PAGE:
Designing a Kitchen Garden

This is a traditional kitchen garden,
with vegetables neatly lined up in
rows. Although it is autumn, there
will be plenty of vegetables in
season over the next few months. 

There are several factors to consider when planning the overall design of a kitchen garden. Many of these relate 
to more specific issues and are dealt with later in more detail but are mentioned here in a general context.

What do you want?

The first priority is to work out what you want. Do you want a productive garden that will provide food for a large family or for selling or giving away? If so, you will probably be planting varieties of vegetables in bulk, which reduces the possibility of using intricate patterns. If, however, you are thinking in terms of a decorative feature, with the vegetable crops as a secondary consideration, you are going to need a different approach to laying out the kitchen garden. What do you want 
to include? Are you hoping to grow fruit and herbs as well as vegetables? This kind of decision will influence how much space you need and how you use it.

Do you want a greenhouse? If so, is it going to be within your kitchen 
garden or will it be tucked away, out of sight in a corner of the garden? What are you going to do with items such as sheds, cold frames and compost bins? Someone with a working kitchen garden is likely to position these where they are convenient.  If you want a decorative kitchen garden, you may well 
consider that these structures are eyesores and better located in a separate area, perhaps screened by a hedge.

This is a highly decorative kitchen
garden, in which a 
selection of
flowering plants grows among the

How much time?

If you are going to do it properly, a kitchen garden takes up a tremendous amount of time. If you have help in the garden this may not be a problem, but if you do it all yourself, at weekends for example, you may find that time runs short during a critical period if there are two wet weekends followed by one when you are away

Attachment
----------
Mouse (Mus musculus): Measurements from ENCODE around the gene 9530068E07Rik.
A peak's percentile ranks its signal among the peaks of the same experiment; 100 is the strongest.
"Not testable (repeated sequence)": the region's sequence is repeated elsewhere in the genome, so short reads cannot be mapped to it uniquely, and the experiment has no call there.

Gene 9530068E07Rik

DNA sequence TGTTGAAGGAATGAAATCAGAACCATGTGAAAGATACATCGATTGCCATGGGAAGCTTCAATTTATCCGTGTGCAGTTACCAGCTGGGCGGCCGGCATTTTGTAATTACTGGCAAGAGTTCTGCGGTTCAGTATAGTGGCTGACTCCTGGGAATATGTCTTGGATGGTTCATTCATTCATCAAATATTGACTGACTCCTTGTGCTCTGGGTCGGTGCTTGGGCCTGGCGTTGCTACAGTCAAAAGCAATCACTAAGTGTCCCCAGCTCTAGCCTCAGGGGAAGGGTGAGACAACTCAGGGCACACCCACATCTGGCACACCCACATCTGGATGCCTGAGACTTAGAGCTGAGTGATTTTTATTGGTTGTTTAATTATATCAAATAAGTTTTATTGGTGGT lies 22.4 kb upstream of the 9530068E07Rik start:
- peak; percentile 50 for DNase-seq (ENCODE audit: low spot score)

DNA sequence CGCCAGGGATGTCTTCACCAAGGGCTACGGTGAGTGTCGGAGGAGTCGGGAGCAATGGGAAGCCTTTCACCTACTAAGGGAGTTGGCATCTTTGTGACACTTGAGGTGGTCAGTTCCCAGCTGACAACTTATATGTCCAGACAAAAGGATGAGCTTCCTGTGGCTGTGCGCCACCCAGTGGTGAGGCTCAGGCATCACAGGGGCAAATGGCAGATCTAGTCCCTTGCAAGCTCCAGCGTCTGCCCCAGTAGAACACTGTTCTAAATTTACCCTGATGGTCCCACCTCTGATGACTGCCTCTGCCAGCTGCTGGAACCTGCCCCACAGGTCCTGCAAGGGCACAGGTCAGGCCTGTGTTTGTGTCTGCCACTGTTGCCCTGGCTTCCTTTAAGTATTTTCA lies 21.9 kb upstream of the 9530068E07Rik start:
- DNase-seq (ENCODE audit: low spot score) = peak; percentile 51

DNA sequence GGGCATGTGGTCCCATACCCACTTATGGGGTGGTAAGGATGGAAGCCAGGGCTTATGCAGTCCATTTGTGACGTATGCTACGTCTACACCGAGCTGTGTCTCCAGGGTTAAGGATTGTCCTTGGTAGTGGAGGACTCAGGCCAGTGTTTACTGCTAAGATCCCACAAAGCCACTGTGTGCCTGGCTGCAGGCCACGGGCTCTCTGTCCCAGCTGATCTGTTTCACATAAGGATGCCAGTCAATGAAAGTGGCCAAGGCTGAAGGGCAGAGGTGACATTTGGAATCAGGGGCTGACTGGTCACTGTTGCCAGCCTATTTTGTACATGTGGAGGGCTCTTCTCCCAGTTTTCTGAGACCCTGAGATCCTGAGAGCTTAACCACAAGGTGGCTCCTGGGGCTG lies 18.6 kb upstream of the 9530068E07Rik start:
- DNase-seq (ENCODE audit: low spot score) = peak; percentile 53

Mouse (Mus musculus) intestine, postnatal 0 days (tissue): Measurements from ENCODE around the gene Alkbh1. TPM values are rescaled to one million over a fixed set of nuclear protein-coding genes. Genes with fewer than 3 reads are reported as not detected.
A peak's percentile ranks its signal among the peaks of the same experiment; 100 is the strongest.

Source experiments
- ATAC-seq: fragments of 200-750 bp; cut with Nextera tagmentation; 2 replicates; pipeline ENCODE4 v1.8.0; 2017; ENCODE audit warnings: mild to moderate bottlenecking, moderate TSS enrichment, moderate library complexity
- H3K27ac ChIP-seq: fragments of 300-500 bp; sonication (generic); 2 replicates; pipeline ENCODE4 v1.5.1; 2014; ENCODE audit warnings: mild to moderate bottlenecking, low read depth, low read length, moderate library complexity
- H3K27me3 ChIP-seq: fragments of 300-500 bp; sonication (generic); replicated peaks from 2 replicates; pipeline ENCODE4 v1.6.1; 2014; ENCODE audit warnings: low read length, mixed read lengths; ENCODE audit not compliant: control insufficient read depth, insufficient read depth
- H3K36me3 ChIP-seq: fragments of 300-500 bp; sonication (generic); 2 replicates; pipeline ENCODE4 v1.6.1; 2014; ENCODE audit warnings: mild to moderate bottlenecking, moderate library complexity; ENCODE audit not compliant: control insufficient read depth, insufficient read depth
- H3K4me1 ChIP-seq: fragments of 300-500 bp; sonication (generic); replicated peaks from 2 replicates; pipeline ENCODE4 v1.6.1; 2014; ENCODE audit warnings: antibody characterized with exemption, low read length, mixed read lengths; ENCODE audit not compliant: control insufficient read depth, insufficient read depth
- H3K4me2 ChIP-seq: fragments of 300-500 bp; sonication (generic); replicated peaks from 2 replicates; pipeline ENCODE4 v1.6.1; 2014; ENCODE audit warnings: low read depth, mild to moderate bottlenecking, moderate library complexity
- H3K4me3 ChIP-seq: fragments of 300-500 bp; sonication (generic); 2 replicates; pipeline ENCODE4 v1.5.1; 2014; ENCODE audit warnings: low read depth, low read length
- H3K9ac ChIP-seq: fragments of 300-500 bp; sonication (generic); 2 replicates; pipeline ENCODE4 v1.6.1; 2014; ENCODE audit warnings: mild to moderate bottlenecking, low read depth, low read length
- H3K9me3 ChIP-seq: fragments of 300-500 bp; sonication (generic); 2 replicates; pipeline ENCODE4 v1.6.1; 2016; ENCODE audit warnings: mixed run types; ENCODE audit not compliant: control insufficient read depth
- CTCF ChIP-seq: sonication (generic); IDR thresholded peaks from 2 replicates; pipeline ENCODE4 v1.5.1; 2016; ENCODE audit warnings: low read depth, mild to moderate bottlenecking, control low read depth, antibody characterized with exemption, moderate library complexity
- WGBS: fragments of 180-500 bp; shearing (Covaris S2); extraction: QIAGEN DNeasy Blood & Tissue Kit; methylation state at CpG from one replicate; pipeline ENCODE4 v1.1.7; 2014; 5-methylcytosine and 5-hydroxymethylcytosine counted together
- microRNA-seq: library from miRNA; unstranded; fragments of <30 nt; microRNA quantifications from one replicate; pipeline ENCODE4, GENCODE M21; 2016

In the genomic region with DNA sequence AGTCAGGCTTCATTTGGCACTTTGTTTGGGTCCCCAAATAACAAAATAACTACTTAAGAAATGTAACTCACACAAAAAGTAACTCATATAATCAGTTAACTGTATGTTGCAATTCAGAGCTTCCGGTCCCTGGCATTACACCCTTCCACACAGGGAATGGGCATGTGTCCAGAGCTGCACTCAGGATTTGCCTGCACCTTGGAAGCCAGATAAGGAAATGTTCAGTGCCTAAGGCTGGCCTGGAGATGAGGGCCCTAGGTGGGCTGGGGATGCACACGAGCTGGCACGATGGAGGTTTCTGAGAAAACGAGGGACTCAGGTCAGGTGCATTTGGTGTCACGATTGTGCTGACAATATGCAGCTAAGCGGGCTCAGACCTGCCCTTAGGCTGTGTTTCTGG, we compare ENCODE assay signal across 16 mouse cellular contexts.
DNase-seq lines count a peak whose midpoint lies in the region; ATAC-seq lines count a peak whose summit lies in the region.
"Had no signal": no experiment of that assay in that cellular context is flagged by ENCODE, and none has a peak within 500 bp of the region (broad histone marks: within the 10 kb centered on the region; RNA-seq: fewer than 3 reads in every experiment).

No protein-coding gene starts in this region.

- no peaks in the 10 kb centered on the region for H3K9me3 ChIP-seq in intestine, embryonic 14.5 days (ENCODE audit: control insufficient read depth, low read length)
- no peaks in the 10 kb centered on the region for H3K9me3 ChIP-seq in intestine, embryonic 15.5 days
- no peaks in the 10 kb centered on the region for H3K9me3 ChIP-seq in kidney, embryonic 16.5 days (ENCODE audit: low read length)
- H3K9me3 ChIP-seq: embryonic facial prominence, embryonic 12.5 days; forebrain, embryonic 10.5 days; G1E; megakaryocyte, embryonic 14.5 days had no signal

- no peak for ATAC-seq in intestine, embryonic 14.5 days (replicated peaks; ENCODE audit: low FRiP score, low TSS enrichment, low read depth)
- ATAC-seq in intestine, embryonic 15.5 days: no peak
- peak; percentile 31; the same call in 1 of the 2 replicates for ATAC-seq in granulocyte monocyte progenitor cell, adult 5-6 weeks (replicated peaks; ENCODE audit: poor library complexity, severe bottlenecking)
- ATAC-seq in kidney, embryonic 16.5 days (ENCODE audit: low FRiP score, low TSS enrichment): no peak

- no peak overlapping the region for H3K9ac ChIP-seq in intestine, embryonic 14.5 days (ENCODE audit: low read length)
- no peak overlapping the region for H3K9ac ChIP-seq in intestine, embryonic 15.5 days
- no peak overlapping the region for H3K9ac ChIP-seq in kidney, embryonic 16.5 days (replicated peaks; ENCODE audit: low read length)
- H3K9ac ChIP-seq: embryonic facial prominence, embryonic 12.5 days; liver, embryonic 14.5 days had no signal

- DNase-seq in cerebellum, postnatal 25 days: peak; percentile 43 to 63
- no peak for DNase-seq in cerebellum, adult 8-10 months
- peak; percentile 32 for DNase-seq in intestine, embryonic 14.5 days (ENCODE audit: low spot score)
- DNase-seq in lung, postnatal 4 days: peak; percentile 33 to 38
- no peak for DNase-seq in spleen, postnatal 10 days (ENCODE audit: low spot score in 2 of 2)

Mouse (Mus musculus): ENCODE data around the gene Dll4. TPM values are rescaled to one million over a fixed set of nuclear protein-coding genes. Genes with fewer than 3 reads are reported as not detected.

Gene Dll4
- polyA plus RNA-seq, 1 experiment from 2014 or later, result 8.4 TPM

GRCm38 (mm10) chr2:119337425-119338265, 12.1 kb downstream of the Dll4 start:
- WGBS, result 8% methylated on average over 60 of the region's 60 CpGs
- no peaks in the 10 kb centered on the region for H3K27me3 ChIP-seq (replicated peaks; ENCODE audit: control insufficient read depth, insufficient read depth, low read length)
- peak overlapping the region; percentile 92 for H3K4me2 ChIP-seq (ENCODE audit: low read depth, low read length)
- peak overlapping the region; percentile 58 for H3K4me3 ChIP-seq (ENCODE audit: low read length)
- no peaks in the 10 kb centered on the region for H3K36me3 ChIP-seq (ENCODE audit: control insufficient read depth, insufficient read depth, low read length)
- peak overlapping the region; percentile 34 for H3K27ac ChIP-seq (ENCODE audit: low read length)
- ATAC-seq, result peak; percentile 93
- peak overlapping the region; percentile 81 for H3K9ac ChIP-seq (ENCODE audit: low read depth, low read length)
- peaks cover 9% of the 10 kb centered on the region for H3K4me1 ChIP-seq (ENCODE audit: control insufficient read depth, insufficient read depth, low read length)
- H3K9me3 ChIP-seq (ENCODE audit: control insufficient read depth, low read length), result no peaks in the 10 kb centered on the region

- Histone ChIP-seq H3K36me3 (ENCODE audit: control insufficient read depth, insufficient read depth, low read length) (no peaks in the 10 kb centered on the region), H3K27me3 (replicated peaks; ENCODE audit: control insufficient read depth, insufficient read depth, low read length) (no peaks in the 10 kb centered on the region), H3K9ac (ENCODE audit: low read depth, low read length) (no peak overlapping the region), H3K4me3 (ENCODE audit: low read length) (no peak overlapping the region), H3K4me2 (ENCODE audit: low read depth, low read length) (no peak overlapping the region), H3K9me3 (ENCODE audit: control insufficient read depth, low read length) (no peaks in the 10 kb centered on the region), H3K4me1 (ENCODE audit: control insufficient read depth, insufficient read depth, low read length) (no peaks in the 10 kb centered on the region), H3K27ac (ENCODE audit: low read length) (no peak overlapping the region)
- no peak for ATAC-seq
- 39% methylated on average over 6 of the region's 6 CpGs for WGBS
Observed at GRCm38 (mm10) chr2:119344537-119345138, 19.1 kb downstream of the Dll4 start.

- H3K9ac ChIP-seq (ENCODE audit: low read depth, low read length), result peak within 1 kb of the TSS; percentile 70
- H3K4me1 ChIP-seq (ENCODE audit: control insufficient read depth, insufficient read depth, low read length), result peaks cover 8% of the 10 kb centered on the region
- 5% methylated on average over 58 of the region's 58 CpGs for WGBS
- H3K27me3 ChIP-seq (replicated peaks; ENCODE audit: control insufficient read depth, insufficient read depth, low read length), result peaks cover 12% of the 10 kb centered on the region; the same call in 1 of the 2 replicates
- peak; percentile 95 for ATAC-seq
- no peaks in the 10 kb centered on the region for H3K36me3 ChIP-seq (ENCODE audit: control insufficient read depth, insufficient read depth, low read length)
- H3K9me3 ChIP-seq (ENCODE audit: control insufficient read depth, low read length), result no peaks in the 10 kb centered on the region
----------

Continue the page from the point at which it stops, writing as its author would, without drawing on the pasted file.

from home. In other words, design the garden to suit the amount of time available. A large kitchen garden that has been neglected is a sad sight.

How much space?

It may not be a question of deciding how much space you want to devote to vegetables; this may already be decided by the amount of space actually available. Do not try and squeeze too much into a small space. Remember that there may be a call on the space for other purposes – children playing, for example.

A well-ordered garden is attractive in
its own way. Many gardeners take
great pride in keeping everything neat
and tidy, which not only looks good,
but also increases productivity. 

Suitability of the space?

An important point to consider is whether the space you want to use is suitable for vegetables or whether you will have to modify the design to allow for problem areas. For example, there is no point in trying to grow vegetables under trees. Nor can they be grown on swamp-like ground. Removing the trees or, at least, reducing the shade they cast is possible, but it may be undesirable 
or too expensive. Wet ground can be drained, of course, but this, again, may be too expensive, and it may be 
better to turn that part of the garden into a pond.

What’s the weather like?

Although it is not a serious problem for the design of the garden, the weather does play a part in your plans. A vegetable garden should have plenty of 
sunshine, so if you want to reserve the sunny part of the garden for relaxation and sunbathing, there may well be nowhere to grow vegetables. If the bottom of the garden is a frost hollow, growth will be delayed there, and this may 
upset the overall decorative balance of your garden even if it does not affect 
its productivity. Prevailing dry, wet, cold or warm climates may affect what 
you can grow and therefore limit the productive or decorative qualities of 
your intended garden.